Concepts / Building Search UI / Improve performance
Oct. 11, 2019

Improve Performance

Mitigate the impact of slow network in your search application.

Algolia is a hosted search API. This means that if the network is slow, the search experience will be impacted. In this guide, you will see how to make the perception of search better even if the network shows some downtime.

Adding a loading indicator

Imagine a user using your search in a subway, by default this is the kind of experience they will get:

  • type some characters
  • nothing happens
  • still waiting, still nothing

At this point, the user is really wondering what is happening. You can start enhancing this experience by providing a visual element to hint that something is happening: a loading indicator.

And for this, InstantSearch.js provides an option in the searchBox called showLoadingIndicator. The indicator will appear in the searchBox. It will also be triggered a little after the last query has been sent to Algolia. This prevents the element to flicker.

The delay can be configured using the stalledSearchDelay on the instantSearch constructor.

Here is an example:

1
2
3
4
5
6
7
8
9
10
11
12
13
const search = instantsearch({
  indexName: 'instant_search',
  stalledSearchDelay: 200, // this is the default value for the delay
  searchClient,
});

search.addWidgets([
  instantsearch.widgets.searchBox({
    container: '#searchBox',
    placeholder: 'Search for products',
    showLoadingIndicator: true, // this add the loading indicator
  })
]);

Make your own loading indicator

The mechanism of the searchbox loading indicator is also available to other widgets. Here, you’ll see how to make a custom widget that changes based on the loading conditions.

1
2
3
4
5
6
7
8
9
10
11
12
13
14
15
const search = instantsearch({
  indexName: 'instant_search',
  searchClient,
});

// The container that we want to use has to in the page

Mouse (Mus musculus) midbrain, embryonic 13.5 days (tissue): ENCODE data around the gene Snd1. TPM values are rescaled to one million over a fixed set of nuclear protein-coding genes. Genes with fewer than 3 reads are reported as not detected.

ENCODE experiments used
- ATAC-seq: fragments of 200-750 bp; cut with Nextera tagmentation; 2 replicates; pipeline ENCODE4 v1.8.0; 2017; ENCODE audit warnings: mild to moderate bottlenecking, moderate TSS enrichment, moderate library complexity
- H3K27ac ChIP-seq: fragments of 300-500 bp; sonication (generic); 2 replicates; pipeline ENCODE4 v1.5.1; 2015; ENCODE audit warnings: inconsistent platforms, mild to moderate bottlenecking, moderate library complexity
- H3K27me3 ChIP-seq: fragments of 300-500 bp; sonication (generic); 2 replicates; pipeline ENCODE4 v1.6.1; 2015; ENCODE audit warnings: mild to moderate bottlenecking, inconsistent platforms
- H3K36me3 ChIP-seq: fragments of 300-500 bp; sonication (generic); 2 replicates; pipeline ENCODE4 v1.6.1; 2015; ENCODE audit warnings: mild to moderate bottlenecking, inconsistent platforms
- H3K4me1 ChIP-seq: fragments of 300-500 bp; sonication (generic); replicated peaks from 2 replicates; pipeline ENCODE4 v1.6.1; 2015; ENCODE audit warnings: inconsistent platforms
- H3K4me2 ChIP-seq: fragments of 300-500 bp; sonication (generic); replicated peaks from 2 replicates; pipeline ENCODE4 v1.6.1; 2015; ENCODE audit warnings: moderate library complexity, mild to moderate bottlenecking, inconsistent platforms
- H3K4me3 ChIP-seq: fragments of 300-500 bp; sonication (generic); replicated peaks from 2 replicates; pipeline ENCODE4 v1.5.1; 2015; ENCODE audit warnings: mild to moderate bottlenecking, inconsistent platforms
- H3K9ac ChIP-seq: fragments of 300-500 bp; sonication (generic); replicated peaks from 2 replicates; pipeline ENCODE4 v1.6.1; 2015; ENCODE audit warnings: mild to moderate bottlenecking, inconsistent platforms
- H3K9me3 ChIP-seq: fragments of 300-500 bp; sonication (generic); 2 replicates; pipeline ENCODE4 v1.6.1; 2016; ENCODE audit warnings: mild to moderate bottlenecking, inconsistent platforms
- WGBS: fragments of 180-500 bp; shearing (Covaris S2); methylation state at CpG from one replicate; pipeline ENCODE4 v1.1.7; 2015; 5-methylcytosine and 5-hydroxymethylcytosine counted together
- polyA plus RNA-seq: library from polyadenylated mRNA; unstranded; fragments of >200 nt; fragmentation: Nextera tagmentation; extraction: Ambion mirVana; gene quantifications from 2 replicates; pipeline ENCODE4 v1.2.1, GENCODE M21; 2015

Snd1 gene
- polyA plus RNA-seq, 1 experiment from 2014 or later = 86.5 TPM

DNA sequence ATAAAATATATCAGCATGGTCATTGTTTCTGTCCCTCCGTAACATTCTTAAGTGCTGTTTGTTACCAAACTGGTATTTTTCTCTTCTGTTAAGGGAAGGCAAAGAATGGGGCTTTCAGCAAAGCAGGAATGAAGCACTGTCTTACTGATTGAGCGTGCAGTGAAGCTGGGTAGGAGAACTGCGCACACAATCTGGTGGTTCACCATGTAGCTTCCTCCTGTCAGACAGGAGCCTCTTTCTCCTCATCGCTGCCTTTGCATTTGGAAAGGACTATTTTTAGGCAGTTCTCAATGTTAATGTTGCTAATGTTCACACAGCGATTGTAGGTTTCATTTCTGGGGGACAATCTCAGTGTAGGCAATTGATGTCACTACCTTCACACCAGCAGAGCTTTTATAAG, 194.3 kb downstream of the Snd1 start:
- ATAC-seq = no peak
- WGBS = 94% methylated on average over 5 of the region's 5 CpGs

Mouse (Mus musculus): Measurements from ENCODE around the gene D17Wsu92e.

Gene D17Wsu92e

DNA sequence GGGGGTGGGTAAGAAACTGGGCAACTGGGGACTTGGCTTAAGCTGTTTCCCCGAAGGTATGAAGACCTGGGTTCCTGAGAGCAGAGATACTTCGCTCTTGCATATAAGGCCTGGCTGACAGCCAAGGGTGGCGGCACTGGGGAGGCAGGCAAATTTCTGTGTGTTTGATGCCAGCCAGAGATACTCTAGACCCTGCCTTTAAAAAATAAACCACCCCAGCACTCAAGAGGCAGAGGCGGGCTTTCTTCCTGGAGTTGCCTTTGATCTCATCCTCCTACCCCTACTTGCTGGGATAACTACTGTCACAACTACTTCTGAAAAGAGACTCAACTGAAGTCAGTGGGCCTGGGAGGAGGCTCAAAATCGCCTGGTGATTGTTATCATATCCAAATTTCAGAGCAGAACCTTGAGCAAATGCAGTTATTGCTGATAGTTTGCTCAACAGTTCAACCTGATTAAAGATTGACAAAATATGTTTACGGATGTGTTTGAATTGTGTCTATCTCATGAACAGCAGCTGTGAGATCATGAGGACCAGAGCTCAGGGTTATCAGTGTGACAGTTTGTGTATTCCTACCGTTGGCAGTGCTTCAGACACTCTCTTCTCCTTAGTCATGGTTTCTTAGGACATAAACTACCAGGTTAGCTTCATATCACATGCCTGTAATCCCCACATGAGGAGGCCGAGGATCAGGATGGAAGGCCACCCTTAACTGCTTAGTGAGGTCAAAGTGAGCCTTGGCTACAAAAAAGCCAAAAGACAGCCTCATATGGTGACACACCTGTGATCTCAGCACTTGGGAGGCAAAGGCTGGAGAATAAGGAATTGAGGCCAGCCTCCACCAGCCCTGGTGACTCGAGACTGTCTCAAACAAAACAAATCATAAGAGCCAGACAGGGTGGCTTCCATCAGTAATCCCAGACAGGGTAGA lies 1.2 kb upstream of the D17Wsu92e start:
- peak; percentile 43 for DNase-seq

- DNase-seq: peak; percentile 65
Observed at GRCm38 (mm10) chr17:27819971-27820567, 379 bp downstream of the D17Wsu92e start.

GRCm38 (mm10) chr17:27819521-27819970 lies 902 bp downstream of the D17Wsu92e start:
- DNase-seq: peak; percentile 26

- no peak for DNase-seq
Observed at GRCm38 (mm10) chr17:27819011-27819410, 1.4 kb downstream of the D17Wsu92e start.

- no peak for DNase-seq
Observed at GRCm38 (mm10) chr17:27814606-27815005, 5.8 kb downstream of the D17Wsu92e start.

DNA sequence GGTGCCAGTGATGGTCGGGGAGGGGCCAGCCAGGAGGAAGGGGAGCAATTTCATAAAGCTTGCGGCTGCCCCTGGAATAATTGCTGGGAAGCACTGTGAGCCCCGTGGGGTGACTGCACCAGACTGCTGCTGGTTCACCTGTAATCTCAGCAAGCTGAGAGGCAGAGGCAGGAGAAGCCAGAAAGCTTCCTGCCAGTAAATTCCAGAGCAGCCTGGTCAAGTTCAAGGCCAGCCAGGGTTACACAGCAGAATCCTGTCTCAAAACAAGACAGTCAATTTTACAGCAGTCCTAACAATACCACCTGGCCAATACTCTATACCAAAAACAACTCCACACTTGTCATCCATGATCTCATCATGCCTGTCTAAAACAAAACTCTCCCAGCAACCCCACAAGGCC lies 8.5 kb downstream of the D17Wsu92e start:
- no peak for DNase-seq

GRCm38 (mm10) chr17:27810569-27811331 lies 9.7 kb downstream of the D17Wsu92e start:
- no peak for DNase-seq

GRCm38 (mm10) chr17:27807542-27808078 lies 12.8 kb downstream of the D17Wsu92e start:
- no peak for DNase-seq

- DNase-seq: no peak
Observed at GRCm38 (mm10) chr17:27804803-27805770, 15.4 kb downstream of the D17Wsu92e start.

const loadingContainer = document.querySelector('#loading');

search.addWidgets([{
  render: ({ searchMetadata = {} }) => {
    const { isSearchStalled } = searchMetadata;

    loadingContainer.innerHTML = isSearchStalled ? 'loading' : '';
  },
}]);

This example shows how to make a custom widget that writes “loading” when the search is stalled and nothing otherwise. Because of the delay introduced, users with optimal conditions will not be bothered by the message. If the user is not searching in those conditions, we provide some information about what is going on underneath.

Debouncing

Another way of thinking about performance perception is to try to prevent some of the lagging effect. The InstantSearch experience generates one query per keystroke. While this is normally desirable, in the worst of conditions this can lead to congestion because browsers can only make a limited amount of requests in parallel. By reducing the amount of requests done, we can prevent this effect.

Debouncing is a way to limit the number of requests and avoid processing non-necessary ones by avoiding sending requests before a timeout.

There is no built-in solution to debounce in InstantSearch.js. You can implement it at the searchBox level though with the queryHook option. Here is an example:

1
2
3
4
5
6
7
8
9
10
11
12
13
14
15
16
17
const search = instantsearch({
  indexName: 'instant_search',
  searchClient,
});

let timerId;

search.addWidgets([
  instantsearch.widgets.searchBox({
    container: document.querySelector('#searchBox'),
    placeholder: 'Search for products',
    queryHook(query, refine) {
      clearTimeout(timerId);
      timerId = setTimeout(() => refine(query), 500);
    },
  })
]);

This function uses the option queryHook. This function is called every time a keystroke has to be made. In this case, the code debounces the call to refine.

Optimize build size

If you are using Webpack 2+ or Rollup as build system, you are elligible for tree shaking.

Optimize your build with tree shaking

With InstantSearch.js, you need to use the files that prepared with tree-shaking in mind. Those files are located in the /es sub-package. To be optimal, you also want to import only what you’re actually using rather than the whole library.

1
2
3
4
5
6
7
8
9
10
11
12
13
// instantsearch() function without reference to the widgets or connectors
import instantsearch from 'instantsearch.js/es';

// import connectors individually
import { connectSearchBox } from 'instantsearch.js/es/connectors';